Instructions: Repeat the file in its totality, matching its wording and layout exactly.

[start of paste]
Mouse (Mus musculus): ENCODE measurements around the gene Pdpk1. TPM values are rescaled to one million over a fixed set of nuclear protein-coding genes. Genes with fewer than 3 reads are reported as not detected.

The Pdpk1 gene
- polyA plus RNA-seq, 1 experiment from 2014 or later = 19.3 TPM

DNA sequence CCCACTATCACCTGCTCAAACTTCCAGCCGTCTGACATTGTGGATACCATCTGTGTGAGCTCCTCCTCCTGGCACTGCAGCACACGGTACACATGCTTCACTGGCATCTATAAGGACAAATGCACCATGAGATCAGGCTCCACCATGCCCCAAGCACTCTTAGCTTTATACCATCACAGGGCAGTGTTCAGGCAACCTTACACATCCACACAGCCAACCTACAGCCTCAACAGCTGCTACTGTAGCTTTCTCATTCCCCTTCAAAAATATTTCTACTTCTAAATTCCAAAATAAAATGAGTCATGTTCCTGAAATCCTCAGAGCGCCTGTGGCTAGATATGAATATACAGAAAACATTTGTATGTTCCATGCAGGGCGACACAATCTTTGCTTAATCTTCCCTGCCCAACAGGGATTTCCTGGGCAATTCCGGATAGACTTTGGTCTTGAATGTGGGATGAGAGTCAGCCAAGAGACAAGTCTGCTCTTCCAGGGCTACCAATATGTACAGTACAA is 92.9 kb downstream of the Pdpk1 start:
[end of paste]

Mouse (Mus musculus): ENCODE measurements around the gene Pdpk1. TPM values are rescaled to one million over a fixed set of nuclear protein-coding genes. Genes with fewer than 3 reads are reported as not detected.

The Pdpk1 gene
- polyA plus RNA-seq, 1 experiment from 2014 or later = 19.3 TPM

DNA sequence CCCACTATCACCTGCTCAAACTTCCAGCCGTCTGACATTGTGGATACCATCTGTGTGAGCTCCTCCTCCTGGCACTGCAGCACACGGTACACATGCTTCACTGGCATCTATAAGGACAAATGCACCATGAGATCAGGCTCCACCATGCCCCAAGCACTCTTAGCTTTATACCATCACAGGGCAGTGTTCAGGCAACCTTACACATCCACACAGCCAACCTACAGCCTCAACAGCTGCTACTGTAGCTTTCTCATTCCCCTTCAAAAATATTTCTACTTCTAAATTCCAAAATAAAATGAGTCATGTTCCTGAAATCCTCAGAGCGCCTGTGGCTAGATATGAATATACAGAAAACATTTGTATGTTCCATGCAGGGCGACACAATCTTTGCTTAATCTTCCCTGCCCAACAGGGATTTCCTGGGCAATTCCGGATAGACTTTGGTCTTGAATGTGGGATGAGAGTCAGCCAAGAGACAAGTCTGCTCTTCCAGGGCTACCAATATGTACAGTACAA is 92.9 kb downstream of the Pdpk1 start: